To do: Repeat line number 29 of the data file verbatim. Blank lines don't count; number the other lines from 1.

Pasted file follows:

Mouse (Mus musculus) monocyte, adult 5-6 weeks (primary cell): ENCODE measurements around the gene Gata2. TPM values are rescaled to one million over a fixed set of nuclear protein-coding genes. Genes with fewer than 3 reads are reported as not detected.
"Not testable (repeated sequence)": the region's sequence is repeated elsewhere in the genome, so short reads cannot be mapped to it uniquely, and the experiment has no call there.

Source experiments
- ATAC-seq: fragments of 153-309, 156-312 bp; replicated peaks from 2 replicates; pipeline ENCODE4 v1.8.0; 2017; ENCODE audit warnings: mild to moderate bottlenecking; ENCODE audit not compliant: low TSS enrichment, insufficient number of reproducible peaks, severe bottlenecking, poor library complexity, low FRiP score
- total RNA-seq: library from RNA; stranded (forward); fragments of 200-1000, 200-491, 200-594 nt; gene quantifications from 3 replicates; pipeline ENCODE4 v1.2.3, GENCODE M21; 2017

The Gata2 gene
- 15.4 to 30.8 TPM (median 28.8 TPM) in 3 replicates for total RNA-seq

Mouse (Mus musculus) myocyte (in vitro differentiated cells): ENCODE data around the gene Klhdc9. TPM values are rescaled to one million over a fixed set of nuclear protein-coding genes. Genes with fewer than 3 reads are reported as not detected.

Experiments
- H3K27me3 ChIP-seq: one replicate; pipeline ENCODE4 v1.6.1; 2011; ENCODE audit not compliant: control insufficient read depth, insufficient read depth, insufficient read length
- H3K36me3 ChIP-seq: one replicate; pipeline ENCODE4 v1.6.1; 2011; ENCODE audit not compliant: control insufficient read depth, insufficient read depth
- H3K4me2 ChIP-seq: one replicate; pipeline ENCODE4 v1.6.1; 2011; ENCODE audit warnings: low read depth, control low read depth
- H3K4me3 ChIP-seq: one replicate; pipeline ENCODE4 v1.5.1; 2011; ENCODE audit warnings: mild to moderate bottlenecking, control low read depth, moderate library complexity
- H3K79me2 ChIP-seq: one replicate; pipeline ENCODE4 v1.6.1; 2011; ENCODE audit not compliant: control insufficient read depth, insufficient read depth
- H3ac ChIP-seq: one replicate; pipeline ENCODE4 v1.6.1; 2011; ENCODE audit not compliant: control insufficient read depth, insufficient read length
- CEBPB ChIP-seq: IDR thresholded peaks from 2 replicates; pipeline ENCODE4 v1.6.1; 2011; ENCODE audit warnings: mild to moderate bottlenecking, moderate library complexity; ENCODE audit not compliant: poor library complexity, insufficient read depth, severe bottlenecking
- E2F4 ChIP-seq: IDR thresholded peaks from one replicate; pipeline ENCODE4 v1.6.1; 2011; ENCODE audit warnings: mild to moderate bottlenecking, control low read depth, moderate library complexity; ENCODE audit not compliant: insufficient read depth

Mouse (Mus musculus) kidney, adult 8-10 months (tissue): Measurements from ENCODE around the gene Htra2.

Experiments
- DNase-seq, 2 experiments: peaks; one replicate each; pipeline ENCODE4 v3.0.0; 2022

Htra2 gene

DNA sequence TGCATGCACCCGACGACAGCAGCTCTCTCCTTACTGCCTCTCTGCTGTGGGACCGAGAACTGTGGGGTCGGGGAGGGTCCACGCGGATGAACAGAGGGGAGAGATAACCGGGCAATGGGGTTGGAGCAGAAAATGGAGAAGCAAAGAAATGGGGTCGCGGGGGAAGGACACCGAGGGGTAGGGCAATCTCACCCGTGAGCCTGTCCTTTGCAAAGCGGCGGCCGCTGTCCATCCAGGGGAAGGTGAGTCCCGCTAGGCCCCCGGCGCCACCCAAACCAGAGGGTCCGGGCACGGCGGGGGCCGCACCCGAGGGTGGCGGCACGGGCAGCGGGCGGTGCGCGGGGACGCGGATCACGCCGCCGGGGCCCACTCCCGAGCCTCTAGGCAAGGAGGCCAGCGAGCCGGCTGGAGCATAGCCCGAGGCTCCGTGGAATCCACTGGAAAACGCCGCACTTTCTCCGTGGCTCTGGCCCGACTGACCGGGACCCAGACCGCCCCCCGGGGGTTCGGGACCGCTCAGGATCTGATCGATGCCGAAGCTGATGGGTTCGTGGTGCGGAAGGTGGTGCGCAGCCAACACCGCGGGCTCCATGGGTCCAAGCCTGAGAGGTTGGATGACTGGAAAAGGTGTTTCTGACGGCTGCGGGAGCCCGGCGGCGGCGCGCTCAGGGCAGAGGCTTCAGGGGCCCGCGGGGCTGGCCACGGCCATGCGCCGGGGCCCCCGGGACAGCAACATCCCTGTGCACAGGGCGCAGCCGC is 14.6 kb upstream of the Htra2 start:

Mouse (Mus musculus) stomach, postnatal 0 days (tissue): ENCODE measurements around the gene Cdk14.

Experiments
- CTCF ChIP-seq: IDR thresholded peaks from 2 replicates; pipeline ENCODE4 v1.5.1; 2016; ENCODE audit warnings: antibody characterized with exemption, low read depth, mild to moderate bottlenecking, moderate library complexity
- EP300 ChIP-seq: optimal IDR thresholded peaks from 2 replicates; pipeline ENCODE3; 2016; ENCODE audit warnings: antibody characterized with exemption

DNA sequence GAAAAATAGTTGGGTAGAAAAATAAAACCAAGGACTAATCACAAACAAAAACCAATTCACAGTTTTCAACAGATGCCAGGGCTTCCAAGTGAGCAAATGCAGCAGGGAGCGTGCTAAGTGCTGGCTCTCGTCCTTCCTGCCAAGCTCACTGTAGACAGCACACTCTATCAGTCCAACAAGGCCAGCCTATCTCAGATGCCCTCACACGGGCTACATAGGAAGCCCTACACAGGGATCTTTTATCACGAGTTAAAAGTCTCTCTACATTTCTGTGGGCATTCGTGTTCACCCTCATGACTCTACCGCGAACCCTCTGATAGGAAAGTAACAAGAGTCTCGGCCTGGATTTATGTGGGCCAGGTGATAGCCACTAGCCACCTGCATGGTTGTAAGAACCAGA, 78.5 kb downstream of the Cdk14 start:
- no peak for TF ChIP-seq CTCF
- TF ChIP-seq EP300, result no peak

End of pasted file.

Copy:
- TF ChIP-seq EP300, result no peak